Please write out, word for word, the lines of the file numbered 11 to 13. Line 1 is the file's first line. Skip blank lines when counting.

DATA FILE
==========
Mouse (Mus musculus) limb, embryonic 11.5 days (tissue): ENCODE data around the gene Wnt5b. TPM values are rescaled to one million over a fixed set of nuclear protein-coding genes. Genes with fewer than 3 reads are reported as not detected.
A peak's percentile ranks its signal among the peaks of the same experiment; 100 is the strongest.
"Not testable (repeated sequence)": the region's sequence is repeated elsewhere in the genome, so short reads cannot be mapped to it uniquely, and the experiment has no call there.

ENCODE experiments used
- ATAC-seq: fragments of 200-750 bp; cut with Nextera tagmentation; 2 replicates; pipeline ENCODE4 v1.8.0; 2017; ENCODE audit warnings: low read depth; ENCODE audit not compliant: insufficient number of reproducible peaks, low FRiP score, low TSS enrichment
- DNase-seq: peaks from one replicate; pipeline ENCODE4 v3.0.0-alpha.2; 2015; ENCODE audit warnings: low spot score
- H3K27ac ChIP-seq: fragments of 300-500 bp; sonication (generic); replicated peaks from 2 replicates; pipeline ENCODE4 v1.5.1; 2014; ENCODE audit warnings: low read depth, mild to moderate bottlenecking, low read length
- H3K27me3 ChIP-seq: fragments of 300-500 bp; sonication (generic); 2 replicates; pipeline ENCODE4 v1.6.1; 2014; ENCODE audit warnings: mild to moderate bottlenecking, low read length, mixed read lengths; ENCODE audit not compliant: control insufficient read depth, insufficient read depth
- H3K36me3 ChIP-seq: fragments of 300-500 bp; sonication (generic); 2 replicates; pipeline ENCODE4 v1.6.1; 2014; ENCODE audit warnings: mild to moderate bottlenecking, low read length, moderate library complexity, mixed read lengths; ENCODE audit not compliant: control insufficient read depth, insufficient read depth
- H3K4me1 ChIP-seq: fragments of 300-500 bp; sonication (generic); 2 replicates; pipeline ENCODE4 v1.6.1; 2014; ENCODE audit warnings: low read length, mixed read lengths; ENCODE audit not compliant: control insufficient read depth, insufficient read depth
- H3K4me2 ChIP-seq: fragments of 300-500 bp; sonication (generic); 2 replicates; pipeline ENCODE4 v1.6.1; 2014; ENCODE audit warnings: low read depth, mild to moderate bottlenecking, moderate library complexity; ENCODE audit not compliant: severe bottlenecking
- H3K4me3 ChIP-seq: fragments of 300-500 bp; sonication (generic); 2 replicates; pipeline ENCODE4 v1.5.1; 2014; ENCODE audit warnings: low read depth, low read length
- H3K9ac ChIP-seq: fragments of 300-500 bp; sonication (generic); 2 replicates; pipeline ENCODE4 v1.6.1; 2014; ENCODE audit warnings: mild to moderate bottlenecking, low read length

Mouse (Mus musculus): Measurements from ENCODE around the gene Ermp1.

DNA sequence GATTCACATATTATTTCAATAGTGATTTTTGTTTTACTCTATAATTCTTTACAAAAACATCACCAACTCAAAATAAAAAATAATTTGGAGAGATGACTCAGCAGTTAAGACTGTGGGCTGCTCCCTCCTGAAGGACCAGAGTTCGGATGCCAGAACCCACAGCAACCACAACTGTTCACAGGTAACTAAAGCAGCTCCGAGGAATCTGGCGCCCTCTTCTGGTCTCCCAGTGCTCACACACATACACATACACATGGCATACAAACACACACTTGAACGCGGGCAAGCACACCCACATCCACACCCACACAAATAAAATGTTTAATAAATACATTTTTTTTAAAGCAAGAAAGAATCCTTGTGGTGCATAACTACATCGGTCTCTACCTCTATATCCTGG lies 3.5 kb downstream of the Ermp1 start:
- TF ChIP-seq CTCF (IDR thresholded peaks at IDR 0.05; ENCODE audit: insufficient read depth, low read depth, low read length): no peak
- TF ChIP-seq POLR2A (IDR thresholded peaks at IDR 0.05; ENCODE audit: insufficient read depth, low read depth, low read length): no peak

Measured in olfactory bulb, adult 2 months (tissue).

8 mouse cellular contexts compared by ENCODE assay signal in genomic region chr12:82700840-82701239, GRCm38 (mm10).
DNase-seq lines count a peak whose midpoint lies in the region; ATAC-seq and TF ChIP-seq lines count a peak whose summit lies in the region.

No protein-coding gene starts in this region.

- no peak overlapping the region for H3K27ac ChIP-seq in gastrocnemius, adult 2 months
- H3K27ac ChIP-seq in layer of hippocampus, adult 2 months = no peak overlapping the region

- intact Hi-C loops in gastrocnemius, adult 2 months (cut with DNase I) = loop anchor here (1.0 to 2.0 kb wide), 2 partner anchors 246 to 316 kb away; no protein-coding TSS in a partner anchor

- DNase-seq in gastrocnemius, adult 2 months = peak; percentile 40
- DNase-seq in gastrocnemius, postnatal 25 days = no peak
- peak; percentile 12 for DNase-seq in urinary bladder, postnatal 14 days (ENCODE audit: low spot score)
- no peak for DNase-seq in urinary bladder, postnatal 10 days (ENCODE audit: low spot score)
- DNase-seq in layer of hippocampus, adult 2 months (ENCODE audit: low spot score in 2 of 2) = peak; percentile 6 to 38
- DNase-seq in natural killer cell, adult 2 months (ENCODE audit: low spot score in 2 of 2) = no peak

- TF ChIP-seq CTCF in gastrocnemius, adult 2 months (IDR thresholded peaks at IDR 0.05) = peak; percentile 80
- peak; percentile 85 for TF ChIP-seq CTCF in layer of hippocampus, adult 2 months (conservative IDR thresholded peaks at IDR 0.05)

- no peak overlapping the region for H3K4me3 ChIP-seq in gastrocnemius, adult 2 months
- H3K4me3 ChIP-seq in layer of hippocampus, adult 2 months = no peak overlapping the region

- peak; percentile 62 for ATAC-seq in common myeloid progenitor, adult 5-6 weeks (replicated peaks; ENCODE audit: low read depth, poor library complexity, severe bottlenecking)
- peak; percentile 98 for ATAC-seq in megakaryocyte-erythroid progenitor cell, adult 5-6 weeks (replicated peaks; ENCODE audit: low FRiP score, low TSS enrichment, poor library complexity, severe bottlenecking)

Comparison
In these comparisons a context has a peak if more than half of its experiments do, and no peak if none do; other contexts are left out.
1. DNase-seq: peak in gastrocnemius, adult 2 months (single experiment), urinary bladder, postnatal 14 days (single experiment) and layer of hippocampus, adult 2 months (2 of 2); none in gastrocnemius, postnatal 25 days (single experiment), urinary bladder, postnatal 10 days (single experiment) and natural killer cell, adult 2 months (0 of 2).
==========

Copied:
- H3K4me2 ChIP-seq: fragments of 300-500 bp; sonication (generic); 2 replicates; pipeline ENCODE4 v1.6.1; 2014; ENCODE audit warnings: low read depth, mild to moderate bottlenecking, moderate library complexity; ENCODE audit not compliant: severe bottlenecking
- H3K4me3 ChIP-seq: fragments of 300-500 bp; sonication (generic); 2 replicates; pipeline ENCODE4 v1.5.1; 2014; ENCODE audit warnings: low read depth, low read length
- H3K9ac ChIP-seq: fragments of 300-500 bp; sonication (generic); 2 replicates; pipeline ENCODE4 v1.6.1; 2014; ENCODE audit warnings: mild to moderate bottlenecking, low read length